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“Stand together” is the message from 21 athletes who 12 months ago began a life-changing program that sought to inspire those struggling with mental illness by sharing their own personal stories.
Athletes from across 13 national sporting organisations came together to establish the Lifeline Community Custodian program, a joint initiative by the Australian Institute of Sport (AIS) and Lifeline Australia to raise awareness of suicide prevention and reduce the stigma attached to mental illness.
The Lifeline Community Custodians assisted Lifeline to raise just over $2 million through more than 50 engagements across Australia, where they were able to help in excess of 35,000 people directly and indirectly.
World Cup gold medallist snowboard cross athlete, Belle Brockhoff said she couldn’t be prouder to have worked with Lifeline over the past year – day in and day out, Lifeline volunteers go above and beyond to ensure our communities have the best possible support.
“To be able to contribute to their work has been incredibly meaningful and I hope that what we achieved goes a long way in changing attitudes around mental health,” Brockhoff said.
With a new cohort of custodians to be announced in the coming weeks, Brockhoff believes the program will be critical in 2020 and beyond as society deals with the impacts of COVID-19.
“Now, more than ever, we need to stand together. The challenges we face are unprecedented but if we support one another, we will come out of this a stronger and more resilient nation.”
Lifeline Australia Chief Executive Officer Colin Seery said it was a tremendous experience for Lifeline to have the opportunity to work with the athletes.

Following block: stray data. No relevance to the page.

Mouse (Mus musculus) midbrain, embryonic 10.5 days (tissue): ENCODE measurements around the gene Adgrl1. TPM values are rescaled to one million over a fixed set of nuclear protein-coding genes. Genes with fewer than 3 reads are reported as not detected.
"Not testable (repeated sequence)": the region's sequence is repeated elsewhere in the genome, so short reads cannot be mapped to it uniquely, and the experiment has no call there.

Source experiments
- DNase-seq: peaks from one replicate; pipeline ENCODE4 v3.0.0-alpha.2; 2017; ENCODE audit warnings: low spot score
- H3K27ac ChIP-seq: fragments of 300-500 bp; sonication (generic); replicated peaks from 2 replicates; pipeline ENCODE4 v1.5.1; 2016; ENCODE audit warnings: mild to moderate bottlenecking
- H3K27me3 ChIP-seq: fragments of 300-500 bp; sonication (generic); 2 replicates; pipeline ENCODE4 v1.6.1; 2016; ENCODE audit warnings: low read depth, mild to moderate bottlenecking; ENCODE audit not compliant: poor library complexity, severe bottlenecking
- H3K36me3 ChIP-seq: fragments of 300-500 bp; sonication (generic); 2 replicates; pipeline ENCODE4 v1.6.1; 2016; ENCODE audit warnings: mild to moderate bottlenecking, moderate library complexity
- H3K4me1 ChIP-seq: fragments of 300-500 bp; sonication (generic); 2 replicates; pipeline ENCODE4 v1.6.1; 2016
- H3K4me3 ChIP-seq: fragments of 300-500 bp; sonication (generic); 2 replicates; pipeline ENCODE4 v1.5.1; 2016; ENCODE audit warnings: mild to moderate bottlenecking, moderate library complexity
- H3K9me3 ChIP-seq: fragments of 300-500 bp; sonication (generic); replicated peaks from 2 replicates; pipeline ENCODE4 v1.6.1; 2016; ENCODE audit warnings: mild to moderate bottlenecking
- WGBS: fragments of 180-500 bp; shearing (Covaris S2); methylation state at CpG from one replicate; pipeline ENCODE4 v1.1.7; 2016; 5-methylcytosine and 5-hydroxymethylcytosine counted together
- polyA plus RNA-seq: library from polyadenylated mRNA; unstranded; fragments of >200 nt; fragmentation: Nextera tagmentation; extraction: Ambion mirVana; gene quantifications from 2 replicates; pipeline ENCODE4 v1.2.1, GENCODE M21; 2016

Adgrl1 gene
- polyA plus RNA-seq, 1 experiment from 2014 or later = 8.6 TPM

“Over the last year, they have significantly contributed to our community events and fundraising activities as well as sharing their support for Lifeline and taking every opportunity to break stigma around mental health through their social media channels,” Seery said.
“We are delighted with the achievements of the Lifeline Community Custodians to date and look forward to partnering with the AIS to continue this work well into the future.”
AIS Director of Athlete Wellbeing and Engagement, Matti Clements said the Custodians are all passionate about giving back and spreading messages of positivity and hope to the community.
“It has been a privilege to see these custodians bring light back into the lives of thousands, while also seeing the athletes themselves strengthen their own sense of self,” Clements said.
“I want to thank our Custodians and Lifeline for their help in establishing this program, through your commitment
we have been able to change lives and reduce the stigma attached to mental illness.”